Tirthankara is also said to mean “full moon,” a metaphorical reference to Kevala Jnana, the spiritual state achieved by exalted and rare beings. Keval Gnan is a state of permanent, perpetual, absolute knowledge of the Soul; it is the precursor to moksha, final liberation from samsara, the cycle of birth and death.
Jain scriptures define the term tirthankara as follows: the contrivance which help us to cross the great ocean of worldly life is called Tirtha and the person who makes that tirtha is known as tirthankara.
Tirthankara religious teaching form the basis for Jain canons. The inner knowledge of Tirthankara is perfect and identical in every respect and their teachings do not contradict one another. However, the degree of elaboration varies according to the spiritual advancement and purity of the society during their period of leadership. The higher the spiritual advancement and purity of mind of the society, the lower the elaboration required.
While Tirthankaras are documented and revered by those of Jain faith, their grace is said to be available to living beings, regardless of religious orientation.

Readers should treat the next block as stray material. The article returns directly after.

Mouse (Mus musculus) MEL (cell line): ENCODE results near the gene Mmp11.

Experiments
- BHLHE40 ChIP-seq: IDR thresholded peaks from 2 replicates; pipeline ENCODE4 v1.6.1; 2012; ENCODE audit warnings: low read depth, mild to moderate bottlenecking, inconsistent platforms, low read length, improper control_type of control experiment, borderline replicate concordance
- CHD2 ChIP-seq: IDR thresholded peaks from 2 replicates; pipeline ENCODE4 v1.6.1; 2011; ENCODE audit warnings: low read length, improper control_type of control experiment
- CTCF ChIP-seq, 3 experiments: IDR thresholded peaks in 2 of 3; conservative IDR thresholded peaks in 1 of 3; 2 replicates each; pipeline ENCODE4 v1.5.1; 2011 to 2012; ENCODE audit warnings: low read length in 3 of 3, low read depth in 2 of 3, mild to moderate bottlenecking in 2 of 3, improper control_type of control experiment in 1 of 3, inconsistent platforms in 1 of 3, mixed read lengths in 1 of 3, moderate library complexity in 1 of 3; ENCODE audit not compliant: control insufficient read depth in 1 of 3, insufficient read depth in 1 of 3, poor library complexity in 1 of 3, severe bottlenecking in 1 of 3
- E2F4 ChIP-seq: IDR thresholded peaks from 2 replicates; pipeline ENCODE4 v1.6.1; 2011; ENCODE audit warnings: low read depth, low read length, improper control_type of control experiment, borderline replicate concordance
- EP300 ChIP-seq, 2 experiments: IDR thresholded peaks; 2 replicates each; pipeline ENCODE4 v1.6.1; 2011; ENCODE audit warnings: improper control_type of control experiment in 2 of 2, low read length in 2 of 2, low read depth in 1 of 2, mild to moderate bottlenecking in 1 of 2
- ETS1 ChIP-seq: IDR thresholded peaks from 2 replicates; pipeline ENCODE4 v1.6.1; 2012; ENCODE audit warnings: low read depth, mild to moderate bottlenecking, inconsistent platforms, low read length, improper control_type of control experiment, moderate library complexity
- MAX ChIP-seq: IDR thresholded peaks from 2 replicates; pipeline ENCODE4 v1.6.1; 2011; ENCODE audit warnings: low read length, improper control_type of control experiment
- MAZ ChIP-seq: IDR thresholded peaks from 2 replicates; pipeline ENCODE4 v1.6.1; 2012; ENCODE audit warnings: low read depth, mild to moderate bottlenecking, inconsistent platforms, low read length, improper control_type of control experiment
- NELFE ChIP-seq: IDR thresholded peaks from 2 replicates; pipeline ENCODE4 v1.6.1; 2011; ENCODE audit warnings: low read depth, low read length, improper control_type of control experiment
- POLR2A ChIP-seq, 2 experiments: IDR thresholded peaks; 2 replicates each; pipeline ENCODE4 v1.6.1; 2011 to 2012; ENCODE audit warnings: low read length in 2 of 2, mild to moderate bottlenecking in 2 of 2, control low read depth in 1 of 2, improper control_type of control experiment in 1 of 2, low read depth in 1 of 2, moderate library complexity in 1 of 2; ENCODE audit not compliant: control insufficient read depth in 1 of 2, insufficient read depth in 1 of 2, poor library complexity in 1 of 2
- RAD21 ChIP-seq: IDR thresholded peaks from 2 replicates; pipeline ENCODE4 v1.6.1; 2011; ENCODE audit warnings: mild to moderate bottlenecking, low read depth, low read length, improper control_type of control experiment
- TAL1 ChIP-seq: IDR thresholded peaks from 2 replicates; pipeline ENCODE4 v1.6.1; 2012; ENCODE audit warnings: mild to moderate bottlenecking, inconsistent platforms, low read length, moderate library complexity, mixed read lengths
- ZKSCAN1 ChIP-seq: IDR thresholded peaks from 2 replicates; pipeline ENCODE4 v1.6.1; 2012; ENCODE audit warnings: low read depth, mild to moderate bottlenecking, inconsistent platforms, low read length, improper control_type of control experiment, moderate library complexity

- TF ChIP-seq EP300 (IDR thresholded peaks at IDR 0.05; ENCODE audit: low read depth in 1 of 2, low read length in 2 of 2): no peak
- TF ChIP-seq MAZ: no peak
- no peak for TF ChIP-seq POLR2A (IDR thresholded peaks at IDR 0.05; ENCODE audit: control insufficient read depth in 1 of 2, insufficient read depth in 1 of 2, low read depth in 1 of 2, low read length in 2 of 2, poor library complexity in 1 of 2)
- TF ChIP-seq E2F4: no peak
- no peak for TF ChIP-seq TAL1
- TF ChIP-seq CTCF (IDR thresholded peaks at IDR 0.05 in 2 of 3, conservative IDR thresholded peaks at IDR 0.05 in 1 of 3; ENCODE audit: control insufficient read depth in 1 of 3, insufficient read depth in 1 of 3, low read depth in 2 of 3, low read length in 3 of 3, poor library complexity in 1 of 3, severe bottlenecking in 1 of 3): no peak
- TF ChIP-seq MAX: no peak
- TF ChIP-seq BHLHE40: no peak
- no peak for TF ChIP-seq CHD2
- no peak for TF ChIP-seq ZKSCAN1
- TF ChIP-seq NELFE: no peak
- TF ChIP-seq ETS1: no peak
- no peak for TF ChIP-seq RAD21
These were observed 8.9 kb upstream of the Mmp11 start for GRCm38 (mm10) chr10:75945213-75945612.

Tirthankaras dwell exclusively within the realm of their Soul, and are entirely free of kashayas, inner passions, and personal desires. As a result of this, unlimited siddhis, spiritual powers, are readily available to them – which they use exclusively for the spiritual elevation of living beings. Through their darshan, divine vision, and deshna, divine speech, they grant their own state of Keval Gnan, and moksha, final liberation to anyone seeking it sincerely.
At the end of his human life-span, a Tirthankara achieves siddha status, ending the cycle of infinite births and deaths.
Jainism postulates that time has no beginning or end. It moves like the wheel of a cart. Jains believe that exactly twenty-four Tirthankara are born in each half-cycle of time in this part of the universe. The first Tirthankara is Rishabha, who is credited for formulating and organising humans to live in a society harmoniously. The 24th and last Tirthankara was Mahavira (599-527 BC). Digambara Jains believe that Tirthankara were men, but Svetambara Jains believe that the 19th Tirthankara, Mallinath, was a woman.